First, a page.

As the gleefully funny “Tapeheads” begins, an idealistic John Cusack watches a rock music video with narrowed eyes. It’s parading disembodied female flesh like so many chicken wings in a commercial, and its crassness disgusts him. “Inane, mind-rot, stench, Pablum,” he stammers.
“You could do that!” his more management-minded partner, Josh, says instantly. It sets in motion a cynical, let’s-put-on-a-show-biz odyssey that has would-be director Josh (Tim Robbins) and manager Ivan (Cusack) launching themselves into the rock-video business. Mickey, Judy and a barn it ain’t.
It is very 1988. The self-proclaimed Video Aces’ manifesto is, “Do what you gotta do so you can do what you wanna do.” And though “Tapeheads” (citywide) is chock full of choice satire of pop culture, their yuppie-sounding motto is not one of the targets of the movie’s mockery. Instead, a rather jaded, practical message underlies all the inspired lunacy here: Selling out can buy you the chance to achieve your dreams.
Lest this wisecrack-filled doozy of a farce sound more sophisticated than it is, it should be pointed out that “Tapeheads” isn’t all that distantly removed from the teen-sex-comedy genre, and makes its sharp points on commercialism and empty imagery through giddily sophomoric gags, not polite, subtle asides. Director Bill Fishman (who made some of MTV’s wittiest clips before moving on to this assured feature debut) is not timid about taking a tasteless look at a tasteless culture.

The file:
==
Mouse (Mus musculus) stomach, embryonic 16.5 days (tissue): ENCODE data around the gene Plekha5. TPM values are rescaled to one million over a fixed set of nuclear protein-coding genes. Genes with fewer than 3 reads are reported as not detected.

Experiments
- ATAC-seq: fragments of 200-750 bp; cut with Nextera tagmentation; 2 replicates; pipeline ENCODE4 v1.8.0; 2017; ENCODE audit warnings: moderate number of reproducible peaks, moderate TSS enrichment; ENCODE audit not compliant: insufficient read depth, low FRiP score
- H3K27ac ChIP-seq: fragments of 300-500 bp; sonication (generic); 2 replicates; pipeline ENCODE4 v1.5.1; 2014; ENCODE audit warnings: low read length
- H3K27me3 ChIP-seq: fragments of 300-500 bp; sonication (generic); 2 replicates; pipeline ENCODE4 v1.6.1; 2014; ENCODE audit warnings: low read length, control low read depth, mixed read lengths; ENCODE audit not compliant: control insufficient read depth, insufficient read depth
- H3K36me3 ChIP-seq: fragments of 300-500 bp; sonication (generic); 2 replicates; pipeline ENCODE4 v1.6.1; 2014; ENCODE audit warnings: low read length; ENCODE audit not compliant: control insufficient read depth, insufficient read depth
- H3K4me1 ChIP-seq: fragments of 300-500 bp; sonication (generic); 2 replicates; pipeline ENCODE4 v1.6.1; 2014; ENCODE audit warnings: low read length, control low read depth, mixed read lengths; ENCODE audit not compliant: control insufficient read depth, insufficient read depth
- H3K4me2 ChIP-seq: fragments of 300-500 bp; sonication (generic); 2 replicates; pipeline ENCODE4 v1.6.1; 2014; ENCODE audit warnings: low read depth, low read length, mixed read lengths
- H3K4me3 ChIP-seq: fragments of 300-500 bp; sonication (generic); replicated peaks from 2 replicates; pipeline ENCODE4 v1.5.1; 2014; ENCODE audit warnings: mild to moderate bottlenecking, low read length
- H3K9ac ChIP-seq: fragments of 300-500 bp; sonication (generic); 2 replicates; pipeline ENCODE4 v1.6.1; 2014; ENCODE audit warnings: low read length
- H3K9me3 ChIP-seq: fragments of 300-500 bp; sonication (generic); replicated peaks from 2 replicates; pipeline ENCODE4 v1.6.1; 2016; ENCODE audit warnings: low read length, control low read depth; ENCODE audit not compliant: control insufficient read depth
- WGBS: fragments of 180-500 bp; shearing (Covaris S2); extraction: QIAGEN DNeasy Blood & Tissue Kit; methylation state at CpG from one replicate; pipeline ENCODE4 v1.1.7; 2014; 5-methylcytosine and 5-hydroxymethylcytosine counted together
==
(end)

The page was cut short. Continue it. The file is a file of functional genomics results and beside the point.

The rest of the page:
The videos-within-the-film are predictably crass, and more watchable than anything on the tube now. The best one comes in the guise of a fast-food commercial, as Josh and Ivan hilariously turn hickish, silver-haired chicken proprietor Roscoe (King Cotton) into a beat-crazed rap master.
The plot thickens to include a corrupt senator (Clu Gulager) searching for a highly damaging videotape, and a sexpot rock photographer (Mary Crosby) who has it. But even as the bullets and innuendoes fly, Josh and Ivan are more concerned with redeeming themselves by reviving the careers of their childhood heroes, the Swanky Modes (played as a Sam & Dave-style duo by soul legends Sam Moore and Junior Walker).
It’s to the credit of Fishman and producer/co-writer Peter McCarthy that they keep terminal wiseacres Ivan and Josh as likable as they are profane. (The movie’s R rating was earned.) In a banal way, fast-talking impresario Cusack and the more disheveled Robbins neatly symbolize the symbiotic relationship of commerce and art. But more importantly, they’re credible as white baby-boomers who had their middle-class destinies completely usurped during their Wonder years by the divine appearance of black acts like the Swanky Modes. “Tapeheads” has almost as much soul as it does good, cheap laughs.